Optimism starts small; will the Mets improve on 2011’s record? Are they a better team? Will they perform better?
I’m leaning towards yes. Losing Reyes, Pagan and Beltran is a big hit, but the Mets offense is still pretty strong. Lucas Duda looks like a solid player. Andres Torres may not be great, but even if he’s not good the Mets have high hopes for Kirk Nieuwenhuis coming up pretty quickly. David Wright and Ike Davis are healthy, and Daniel Murphy should get some more playing time as well. Josh Thole and Ruben Tejada may not be the best, but they’re pretty good at not making out and keeping the line moving. This team won’t have problems scoring runs.
The bullpen is clearly slated to be better. Francisco Rodriguez will not be here, but the Mets added Frank Francisco, Ramon Ramirez, and Jon Rauch. Some injury concerns, but the bullpen has some pretty good depth.
The starters are where the big questions come in. The Mets lost Chris Capuano, who did a pretty good job for them. Good job aside, his eminently replaceable 1.7 rWAR is not going to handicap them much. Johan Santana is slated to take that spot, provided he does not have a setback during Spring Training. Despite this serious possibility I have faith Santana can at least approach the 1.7 rWAR Capuano gave the Mets. Even if he’s somewhat diminished, he’s a smart competitor that should be able to get by with somewhat reduced ability. With luck bouncing a little more in Pelfrey’s favor this season, and Jon Niese’s peripherals leading to a better ERA, it’s possible the Mets starters will be better too. It probably hinges most on health, but that’s an argument and concern for every team.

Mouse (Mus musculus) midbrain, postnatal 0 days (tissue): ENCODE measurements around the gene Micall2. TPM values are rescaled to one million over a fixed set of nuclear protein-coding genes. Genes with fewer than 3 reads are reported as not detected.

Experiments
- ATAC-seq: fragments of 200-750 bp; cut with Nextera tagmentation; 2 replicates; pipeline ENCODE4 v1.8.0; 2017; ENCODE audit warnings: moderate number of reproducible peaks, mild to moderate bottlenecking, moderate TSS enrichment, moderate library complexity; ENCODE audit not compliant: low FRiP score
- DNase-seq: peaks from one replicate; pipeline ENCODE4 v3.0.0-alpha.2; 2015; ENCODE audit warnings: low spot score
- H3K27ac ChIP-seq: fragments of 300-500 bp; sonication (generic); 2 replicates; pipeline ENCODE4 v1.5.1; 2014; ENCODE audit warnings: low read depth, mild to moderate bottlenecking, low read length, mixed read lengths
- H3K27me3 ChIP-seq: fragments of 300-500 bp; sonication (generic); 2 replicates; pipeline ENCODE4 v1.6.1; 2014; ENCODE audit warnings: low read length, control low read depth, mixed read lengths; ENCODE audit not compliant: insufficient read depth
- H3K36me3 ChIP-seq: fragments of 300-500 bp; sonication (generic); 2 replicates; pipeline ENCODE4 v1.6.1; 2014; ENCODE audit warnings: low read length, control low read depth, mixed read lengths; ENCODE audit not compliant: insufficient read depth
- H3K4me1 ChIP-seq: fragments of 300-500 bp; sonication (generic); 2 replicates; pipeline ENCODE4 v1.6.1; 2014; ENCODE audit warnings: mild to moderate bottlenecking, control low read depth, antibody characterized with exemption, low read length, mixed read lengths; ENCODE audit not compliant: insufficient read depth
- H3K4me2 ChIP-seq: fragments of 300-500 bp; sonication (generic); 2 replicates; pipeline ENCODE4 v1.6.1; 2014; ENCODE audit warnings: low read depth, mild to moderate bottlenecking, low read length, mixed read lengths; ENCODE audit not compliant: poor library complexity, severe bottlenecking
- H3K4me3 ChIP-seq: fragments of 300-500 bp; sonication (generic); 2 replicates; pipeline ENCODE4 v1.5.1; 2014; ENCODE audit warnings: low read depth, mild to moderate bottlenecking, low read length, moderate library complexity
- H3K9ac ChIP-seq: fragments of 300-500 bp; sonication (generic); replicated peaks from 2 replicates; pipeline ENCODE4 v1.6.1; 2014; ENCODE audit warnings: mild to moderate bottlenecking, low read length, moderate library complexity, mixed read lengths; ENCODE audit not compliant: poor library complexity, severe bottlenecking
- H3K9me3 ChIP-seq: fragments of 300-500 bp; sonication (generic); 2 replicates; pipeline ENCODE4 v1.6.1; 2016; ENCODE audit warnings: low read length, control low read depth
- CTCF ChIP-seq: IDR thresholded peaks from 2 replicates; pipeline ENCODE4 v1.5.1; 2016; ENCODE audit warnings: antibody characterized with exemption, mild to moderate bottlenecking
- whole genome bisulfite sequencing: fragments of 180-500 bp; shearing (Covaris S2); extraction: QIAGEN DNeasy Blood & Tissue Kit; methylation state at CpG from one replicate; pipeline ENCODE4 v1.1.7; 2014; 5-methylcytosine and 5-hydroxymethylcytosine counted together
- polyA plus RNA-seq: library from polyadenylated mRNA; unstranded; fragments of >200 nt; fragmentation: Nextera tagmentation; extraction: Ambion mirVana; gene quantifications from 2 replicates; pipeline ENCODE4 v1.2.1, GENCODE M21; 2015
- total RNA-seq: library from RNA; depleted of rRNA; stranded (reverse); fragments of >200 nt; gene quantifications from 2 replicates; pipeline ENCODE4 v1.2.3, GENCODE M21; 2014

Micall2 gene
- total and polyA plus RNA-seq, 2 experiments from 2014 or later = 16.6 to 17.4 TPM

So there’s a very high-level argument for the Mets being better. We can worry about how much better another time, particularly as it pertains to the other NL East teams and their records. Specifically, it’ll be decided on the field with the games being played, not on a blog or newspaper somewhere before the season even starts.